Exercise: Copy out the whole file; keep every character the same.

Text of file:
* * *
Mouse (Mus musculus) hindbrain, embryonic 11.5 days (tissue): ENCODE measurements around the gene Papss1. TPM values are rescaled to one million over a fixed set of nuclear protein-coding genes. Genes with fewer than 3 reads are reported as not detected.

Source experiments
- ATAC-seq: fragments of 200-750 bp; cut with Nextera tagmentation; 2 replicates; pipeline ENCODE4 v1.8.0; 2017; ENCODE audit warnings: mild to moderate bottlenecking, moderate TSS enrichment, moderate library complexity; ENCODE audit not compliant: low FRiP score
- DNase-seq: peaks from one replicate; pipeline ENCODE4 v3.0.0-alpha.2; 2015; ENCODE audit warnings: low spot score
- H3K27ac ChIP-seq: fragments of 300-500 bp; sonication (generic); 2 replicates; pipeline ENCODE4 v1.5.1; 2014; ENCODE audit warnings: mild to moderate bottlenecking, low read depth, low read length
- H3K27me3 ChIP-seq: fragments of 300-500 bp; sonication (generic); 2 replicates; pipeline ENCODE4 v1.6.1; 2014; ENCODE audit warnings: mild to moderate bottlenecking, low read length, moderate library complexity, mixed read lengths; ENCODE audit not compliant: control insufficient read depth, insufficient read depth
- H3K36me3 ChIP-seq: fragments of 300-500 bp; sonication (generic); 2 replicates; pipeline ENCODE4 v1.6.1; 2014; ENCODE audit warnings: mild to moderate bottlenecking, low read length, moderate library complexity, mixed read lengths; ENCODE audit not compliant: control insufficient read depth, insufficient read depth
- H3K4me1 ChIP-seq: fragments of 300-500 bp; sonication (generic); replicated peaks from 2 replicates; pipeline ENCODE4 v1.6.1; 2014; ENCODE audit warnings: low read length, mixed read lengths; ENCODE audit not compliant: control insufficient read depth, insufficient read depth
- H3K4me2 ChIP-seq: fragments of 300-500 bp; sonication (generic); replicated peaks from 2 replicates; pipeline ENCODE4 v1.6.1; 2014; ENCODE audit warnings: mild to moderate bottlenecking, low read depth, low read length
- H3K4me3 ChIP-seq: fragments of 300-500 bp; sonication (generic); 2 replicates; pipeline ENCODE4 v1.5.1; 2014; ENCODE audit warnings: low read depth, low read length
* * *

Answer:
Mouse (Mus musculus) hindbrain, embryonic 11.5 days (tissue): ENCODE measurements around the gene Papss1. TPM values are rescaled to one million over a fixed set of nuclear protein-coding genes. Genes with fewer than 3 reads are reported as not detected.

Source experiments
- ATAC-seq: fragments of 200-750 bp; cut with Nextera tagmentation; 2 replicates; pipeline ENCODE4 v1.8.0; 2017; ENCODE audit warnings: mild to moderate bottlenecking, moderate TSS enrichment, moderate library complexity; ENCODE audit not compliant: low FRiP score
- DNase-seq: peaks from one replicate; pipeline ENCODE4 v3.0.0-alpha.2; 2015; ENCODE audit warnings: low spot score
- H3K27ac ChIP-seq: fragments of 300-500 bp; sonication (generic); 2 replicates; pipeline ENCODE4 v1.5.1; 2014; ENCODE audit warnings: mild to moderate bottlenecking, low read depth, low read length
- H3K27me3 ChIP-seq: fragments of 300-500 bp; sonication (generic); 2 replicates; pipeline ENCODE4 v1.6.1; 2014; ENCODE audit warnings: mild to moderate bottlenecking, low read length, moderate library complexity, mixed read lengths; ENCODE audit not compliant: control insufficient read depth, insufficient read depth
- H3K36me3 ChIP-seq: fragments of 300-500 bp; sonication (generic); 2 replicates; pipeline ENCODE4 v1.6.1; 2014; ENCODE audit warnings: mild to moderate bottlenecking, low read length, moderate library complexity, mixed read lengths; ENCODE audit not compliant: control insufficient read depth, insufficient read depth
- H3K4me1 ChIP-seq: fragments of 300-500 bp; sonication (generic); replicated peaks from 2 replicates; pipeline ENCODE4 v1.6.1; 2014; ENCODE audit warnings: low read length, mixed read lengths; ENCODE audit not compliant: control insufficient read depth, insufficient read depth
- H3K4me2 ChIP-seq: fragments of 300-500 bp; sonication (generic); replicated peaks from 2 replicates; pipeline ENCODE4 v1.6.1; 2014; ENCODE audit warnings: mild to moderate bottlenecking, low read depth, low read length
- H3K4me3 ChIP-seq: fragments of 300-500 bp; sonication (generic); 2 replicates; pipeline ENCODE4 v1.5.1; 2014; ENCODE audit warnings: low read depth, low read length